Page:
The San Jose Sharks are consistently one of the top teams in the western conference and have also been picked as a Cup contender almost every year since the early 2000s. So why have they never made it to the Stanley Cup Finals in their 22 seasons as a franchise. Is it coaching? Management? Players? Does the warm spring weather make everyone forget hockey come April?
Whatever keeps this team afloat during the season has seemed to fall apart in recent post-season runs. It isn’t always bad though. Who could forget the 2003-04 season where, despite earning the second seed in the west, they were still ‘underdogs’ against the St. Louis Blues (coached by Joel Quenneville) and the STACKED Colorado Avalanche (check out the roster and you’ll see what I mean)? Even though they lost to the Calgary Flames in the franchise’s first Western Conference finals appearance, I would still call that a successful season.
Since then, San Jose has yet to miss the playoffs. And not only have they made the playoffs, but they’ve had one of the top records in the West a majority of the time. Four of those years they were either the first or second seed. Including the 2008-09 President’s Cup-winning team that was bounced in the first round by the Anaheim Ducks.
So if you’re a Sharks fan, you have a lot more going for you than other fans around the league. Lets not forget that the Edmonton Oilers haven’t seen a playoff game since 2006 when they lost to the Carolina Hurricanes in the Stanley Cup Finals as the eighth seed. But you also have things to be desired. Some fans would rather their team win the Cup and be bad for years because they can hang their hat on that one cup forever.
In 2013-14, the Sharks blew the series in dramatic fashion. It finally looked like the curse was over. They scored 13 goals in two games at home over the L.A. Kings, and then won the next game in overtime to take a 3-0 lead in the series. How does the team celebrate the series lead? By blowing it up. The Kings scored 13 goals in three games while limiting the Sharks to four. When it came down to game seven, the thought was that the team would turn it around at home and at least make the game interesting. However, as captain Joe Thornton described, L.A. “swallowed them up on defense,” and took the contest 5-1.
There are a number of things wrong with this series but first and foremost, what is going on with this franchise? There could be many reasons why a team struggles at the end of a season, but these many years of success while struggling in the playoffs is starting to make people (and this writer) wonder what is ‘wrong’ down in San Jose.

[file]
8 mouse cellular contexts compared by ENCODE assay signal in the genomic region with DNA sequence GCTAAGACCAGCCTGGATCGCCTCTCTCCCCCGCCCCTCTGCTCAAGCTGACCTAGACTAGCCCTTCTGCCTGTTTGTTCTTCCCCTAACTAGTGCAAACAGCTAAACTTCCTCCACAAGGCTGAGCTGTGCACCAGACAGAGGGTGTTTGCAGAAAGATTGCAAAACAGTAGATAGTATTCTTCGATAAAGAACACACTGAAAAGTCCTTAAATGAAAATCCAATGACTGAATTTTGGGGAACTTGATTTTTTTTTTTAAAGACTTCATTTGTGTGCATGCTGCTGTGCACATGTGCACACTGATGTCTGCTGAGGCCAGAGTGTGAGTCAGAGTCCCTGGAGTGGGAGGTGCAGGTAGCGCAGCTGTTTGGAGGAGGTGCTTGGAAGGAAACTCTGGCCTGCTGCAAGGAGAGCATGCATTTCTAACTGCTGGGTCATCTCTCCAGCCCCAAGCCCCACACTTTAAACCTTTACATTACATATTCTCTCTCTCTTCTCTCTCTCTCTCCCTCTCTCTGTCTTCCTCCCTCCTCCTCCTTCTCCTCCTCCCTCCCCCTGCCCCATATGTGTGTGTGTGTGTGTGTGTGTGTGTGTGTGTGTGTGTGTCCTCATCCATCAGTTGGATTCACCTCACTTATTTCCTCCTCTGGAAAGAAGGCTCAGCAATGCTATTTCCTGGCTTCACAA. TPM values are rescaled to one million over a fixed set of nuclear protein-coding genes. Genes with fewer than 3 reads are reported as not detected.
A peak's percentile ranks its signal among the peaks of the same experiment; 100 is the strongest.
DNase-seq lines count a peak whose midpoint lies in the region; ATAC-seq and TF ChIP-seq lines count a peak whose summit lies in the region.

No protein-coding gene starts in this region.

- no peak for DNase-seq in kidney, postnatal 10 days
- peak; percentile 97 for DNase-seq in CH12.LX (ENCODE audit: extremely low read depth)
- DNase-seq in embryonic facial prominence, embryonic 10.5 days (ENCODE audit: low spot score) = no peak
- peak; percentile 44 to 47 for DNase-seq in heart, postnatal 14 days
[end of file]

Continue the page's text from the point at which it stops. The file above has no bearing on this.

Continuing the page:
Whenever a team comes close but doesn’t win it all, they tend to change the roster, ever so slightly. The Sharks have done this in an attempt to correct their ‘issues’ in recent years. They traded Jonathan Cheechoo and Milan Michalek in 2009 for Danny Heatley, Devin Setoguchi and Charlie Coyle for Brent Burns in 2011, and Ryan Clowe in 2013. They also didn’t resign Mike Grier in 2009, Evgeni Nabokov in 2010, and Danny Heatley in 2011.
To counter their losses in free agency, they’ve brought in plenty of talent through signings of their own. Jeremy Roenick in 2007, Rob Blake in 2008, and Stanley Cup-winning goaltender Antti Niemi in 2010. The results have been the same.
So that can’t be the problem. What about management and coaching? Ron Wilson and Todd McLellan. Ron Wilson had a short stint with the Toronto Maple Leafs and missed the post-season three straight years while being replaced well after midseason by Randy Carlyle in 2011-12. So maybe that was the problem, though I’d say not considering Todd McLellan won a Calder Cup and had five successful years in Houston with the Aeros prior to coming to San Jose.
Leadership could be an issue. As good as Joe Thornton has been in his career as a captain, maybe it is time for a change. Your captain is the one who you’re supposed to rally behind at these trying times. Joe Thornton is 34 years old and has some good hockey years left in him so taking away the ‘C’ might not be the best thing to do at this point but there’s always the option of dual captainship to freshen things up.
One final thing to look at is the model of bringing players up through the system. San Jose and Worcester have been affiliated since 2006 and in that time 38 players have made the jump from the AHL to the NHL. For an example of how to bring players through the minors, let’s look at the Detroit Red Wings. In the same time the two Shark teams have been affiliated, Grand Rapids has produced 65 NHL players for the Red Wings. Granted, this is the model for near perfection, but perfection is what you should always strive for. Lots of individuals go into the development process so it’s tough to pinpoint changes to make. Worcester has not yielded results for San Jose or themselves, missing the playoffs four straight seasons.
When it comes down to it, good teams will find a way to win and San Jose has done it in the regular season. However, come playoff time all rules are off. You have to find a way to win. Leadership, system, and coaching all play a part. You can replace and retool until the end of time but at this point there is little excuse. San Jose has clutch caliber players and they need to win soon because the clock is ticking. Players will age, be lost to free agency, or traded, with no guarantee that future draft picks will work out.
It can be hard to pin down just one reason behind a regular playoff collapse. The post-season is anything but reliable. However, the Sharks need to find a change that’ll take.
San Jose is rolling the dice with the their talent and time, and so far they’ve hit double zeros.